What now, then? As you can see, we at UMLC are closely following every action of the Legislature. We are staying informed so that we can take action against laws passed that are illegal and unconstitutional. And you had better believe that we are marshaling all of our resources to do exactly that. And in addition, we at UMLC are standing up against illegal actions across the state, taken by the legislature or even by your local school board. On April 27, we filed a new lawsuit in Sorcan v. Rock Ridge School District because Rock Ridge censured board member Polly Sorcan, removed her from committees, and told her she was also barred from even learning about what committees do — which board members part of the scheme have admitted was designed to keep Ms. Sorcan uninformed about the board’s business. Why? Because she asked hard questions, encouraged fiscal discipline, stood up for proper interpretations of the law, and supported the public’s right to speak to and address the board. The First Amendment does not allow such retaliation, and we are proud to represent Ms. Sorcan.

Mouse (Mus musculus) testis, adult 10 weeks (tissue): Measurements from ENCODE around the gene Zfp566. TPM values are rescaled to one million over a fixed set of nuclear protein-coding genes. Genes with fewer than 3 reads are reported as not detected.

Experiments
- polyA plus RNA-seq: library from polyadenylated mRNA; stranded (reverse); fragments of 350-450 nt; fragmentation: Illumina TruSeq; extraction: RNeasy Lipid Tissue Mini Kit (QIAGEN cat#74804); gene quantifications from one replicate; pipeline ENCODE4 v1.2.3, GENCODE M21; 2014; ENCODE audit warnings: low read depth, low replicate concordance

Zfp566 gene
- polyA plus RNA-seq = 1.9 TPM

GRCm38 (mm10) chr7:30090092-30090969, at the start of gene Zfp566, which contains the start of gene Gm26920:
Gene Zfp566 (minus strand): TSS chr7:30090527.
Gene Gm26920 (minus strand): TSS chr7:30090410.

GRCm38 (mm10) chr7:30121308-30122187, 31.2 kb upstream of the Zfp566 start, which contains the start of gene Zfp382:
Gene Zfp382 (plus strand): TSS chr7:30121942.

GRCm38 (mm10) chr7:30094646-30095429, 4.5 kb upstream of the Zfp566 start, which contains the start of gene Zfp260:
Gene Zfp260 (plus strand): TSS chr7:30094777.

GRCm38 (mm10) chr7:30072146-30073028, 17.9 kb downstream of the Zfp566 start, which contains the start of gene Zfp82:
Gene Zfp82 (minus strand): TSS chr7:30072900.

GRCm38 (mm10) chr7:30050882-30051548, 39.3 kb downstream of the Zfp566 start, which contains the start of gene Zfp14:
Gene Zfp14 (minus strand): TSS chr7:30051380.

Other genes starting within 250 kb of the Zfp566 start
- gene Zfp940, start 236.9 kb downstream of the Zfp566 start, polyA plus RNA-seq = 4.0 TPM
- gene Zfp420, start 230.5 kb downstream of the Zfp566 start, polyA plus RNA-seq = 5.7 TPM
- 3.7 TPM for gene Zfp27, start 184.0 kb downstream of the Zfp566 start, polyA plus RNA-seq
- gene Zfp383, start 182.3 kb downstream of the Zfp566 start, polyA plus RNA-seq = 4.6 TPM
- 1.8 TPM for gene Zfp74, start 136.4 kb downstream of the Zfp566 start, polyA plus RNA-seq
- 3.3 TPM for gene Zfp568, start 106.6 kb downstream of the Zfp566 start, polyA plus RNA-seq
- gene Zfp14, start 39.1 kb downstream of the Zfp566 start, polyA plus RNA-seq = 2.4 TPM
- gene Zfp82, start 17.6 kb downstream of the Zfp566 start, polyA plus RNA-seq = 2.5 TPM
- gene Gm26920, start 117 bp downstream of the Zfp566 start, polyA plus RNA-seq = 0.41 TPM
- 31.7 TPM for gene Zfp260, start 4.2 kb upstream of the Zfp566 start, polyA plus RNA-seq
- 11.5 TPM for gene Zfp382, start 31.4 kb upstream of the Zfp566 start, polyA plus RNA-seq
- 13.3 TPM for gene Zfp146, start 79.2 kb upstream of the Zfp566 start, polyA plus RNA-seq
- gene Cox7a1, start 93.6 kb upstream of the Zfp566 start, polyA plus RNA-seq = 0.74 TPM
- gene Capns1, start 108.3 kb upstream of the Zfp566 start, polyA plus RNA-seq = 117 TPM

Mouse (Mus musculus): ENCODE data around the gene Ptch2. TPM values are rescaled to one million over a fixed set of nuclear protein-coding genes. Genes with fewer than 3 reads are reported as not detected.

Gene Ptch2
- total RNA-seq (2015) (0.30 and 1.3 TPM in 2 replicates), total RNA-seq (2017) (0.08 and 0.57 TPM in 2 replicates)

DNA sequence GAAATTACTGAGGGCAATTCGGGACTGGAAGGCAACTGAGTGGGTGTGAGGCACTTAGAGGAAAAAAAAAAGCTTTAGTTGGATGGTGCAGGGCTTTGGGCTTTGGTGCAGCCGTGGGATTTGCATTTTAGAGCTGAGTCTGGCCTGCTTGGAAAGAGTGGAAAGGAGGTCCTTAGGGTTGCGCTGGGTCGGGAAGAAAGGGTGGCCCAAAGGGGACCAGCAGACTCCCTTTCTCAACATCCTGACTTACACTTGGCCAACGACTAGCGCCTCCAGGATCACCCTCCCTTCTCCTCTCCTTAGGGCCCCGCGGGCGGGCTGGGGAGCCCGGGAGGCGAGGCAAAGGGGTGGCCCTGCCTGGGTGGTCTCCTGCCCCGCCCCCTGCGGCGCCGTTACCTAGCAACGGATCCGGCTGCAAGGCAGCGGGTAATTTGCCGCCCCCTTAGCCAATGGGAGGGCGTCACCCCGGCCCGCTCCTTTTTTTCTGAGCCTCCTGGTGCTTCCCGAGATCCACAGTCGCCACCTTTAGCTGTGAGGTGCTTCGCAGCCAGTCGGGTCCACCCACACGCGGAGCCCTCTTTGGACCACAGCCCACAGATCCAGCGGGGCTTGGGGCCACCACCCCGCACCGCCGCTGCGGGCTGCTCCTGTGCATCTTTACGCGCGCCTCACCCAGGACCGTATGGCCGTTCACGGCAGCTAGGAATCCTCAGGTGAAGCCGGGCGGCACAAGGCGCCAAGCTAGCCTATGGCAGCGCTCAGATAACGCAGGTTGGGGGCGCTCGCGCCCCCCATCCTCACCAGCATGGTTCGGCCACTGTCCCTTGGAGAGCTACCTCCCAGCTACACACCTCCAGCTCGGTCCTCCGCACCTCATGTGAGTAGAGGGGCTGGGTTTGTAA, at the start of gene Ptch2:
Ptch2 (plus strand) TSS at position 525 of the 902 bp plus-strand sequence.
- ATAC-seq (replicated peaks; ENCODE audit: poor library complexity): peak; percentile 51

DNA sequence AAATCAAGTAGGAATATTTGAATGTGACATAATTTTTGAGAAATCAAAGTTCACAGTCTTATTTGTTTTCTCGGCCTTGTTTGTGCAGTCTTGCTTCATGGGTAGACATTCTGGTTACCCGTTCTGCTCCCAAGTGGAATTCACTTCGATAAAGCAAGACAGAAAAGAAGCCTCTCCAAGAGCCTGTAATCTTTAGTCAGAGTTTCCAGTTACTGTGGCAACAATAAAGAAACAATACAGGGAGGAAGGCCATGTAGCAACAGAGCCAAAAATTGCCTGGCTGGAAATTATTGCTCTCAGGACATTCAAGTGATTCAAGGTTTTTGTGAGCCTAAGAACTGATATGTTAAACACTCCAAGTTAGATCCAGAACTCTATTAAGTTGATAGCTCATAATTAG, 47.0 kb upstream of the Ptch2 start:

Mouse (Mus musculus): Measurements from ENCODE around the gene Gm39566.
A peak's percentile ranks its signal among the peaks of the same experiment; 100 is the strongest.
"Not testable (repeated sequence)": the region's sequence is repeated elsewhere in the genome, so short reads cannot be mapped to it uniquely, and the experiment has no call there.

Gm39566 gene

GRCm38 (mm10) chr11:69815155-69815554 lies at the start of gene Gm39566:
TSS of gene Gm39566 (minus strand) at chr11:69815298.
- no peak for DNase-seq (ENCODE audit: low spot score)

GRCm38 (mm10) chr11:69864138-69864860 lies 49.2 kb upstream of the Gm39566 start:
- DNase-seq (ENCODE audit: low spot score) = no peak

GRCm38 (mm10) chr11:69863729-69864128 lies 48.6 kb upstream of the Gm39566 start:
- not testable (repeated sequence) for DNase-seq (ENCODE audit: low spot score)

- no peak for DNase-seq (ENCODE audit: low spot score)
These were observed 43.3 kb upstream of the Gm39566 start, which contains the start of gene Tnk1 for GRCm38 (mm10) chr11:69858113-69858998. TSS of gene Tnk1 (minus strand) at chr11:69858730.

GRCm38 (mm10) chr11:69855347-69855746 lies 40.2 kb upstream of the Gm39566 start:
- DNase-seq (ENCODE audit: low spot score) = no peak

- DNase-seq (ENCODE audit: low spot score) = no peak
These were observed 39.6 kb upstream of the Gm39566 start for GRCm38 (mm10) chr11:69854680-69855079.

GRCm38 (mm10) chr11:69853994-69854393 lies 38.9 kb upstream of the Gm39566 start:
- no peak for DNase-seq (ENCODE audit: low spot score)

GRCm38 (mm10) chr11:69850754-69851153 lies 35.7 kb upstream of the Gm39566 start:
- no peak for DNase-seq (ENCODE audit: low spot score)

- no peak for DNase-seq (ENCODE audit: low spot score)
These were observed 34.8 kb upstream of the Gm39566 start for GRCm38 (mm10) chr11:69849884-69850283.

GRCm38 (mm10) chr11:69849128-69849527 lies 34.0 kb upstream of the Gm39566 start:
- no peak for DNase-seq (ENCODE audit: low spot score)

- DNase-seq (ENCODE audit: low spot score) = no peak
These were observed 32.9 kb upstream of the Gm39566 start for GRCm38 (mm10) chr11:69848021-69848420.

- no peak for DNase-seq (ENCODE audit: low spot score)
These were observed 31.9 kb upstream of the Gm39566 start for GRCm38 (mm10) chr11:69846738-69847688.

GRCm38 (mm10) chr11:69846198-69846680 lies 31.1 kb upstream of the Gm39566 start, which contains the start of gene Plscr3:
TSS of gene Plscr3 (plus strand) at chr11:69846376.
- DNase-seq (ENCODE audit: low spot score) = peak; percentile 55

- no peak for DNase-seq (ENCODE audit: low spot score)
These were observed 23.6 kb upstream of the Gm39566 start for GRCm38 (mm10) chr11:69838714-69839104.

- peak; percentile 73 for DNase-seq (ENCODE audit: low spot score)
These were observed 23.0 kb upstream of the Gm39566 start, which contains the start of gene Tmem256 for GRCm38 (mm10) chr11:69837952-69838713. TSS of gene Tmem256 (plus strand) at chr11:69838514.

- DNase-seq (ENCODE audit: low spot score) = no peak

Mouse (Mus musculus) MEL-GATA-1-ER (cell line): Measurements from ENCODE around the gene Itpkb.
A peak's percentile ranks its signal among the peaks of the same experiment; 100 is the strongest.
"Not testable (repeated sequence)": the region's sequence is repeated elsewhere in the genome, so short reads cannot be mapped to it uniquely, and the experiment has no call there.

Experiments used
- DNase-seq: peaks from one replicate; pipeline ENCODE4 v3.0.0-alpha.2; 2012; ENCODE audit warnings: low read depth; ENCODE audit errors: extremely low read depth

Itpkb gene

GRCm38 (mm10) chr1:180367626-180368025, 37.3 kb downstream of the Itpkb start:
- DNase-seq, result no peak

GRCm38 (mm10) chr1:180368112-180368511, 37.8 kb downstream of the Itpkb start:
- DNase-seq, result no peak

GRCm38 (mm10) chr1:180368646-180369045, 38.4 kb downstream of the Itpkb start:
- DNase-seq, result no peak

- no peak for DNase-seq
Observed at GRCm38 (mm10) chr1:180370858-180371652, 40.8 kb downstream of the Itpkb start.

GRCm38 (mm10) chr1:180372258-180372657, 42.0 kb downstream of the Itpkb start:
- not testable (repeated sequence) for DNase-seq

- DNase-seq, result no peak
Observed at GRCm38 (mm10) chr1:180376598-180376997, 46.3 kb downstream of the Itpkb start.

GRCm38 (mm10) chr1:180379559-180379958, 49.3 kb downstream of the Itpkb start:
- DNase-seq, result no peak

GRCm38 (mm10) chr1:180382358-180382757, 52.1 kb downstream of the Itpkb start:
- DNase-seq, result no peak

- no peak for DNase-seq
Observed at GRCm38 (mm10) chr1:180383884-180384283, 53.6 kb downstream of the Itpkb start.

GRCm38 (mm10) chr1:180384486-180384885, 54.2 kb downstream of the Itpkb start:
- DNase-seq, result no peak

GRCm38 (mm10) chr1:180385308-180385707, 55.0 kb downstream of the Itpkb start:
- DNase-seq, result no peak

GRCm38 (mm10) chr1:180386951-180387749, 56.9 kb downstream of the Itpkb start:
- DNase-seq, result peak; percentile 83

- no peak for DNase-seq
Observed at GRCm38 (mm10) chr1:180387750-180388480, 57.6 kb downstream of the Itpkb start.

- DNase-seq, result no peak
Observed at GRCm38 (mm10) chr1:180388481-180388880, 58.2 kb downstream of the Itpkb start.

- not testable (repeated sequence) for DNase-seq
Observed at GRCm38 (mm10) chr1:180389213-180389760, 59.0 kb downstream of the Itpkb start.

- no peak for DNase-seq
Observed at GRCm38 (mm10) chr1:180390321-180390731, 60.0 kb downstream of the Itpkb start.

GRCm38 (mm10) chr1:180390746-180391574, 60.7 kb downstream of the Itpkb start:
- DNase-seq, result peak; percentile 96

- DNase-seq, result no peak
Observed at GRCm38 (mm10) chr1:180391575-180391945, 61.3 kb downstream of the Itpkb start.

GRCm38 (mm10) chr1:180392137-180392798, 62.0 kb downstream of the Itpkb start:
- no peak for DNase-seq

That’s it for this week on Minnesota Law Weekly. You can learn more about the Upper Midwest Law Center by visiting umlc.org, and you can also make a confidential, tax-deductible donation on our website or by sending us a check to 8421 Wayzata Blvd., Suite 300, Golden Valley, MN 55426. And we would urge you to do that. We are fully donor supported and charge our clients nothing. And we are standing up for you in court and want to fight for you on every front. Help us do more for you by making a donation today. Thank you, and we’ll see you next week.

This is a transcript from the Upper Midwest Law Center’s Minnesota Law Weekly podcast, lightly edited for brevity and clarity. Subscribe to the podcast here



James Dickey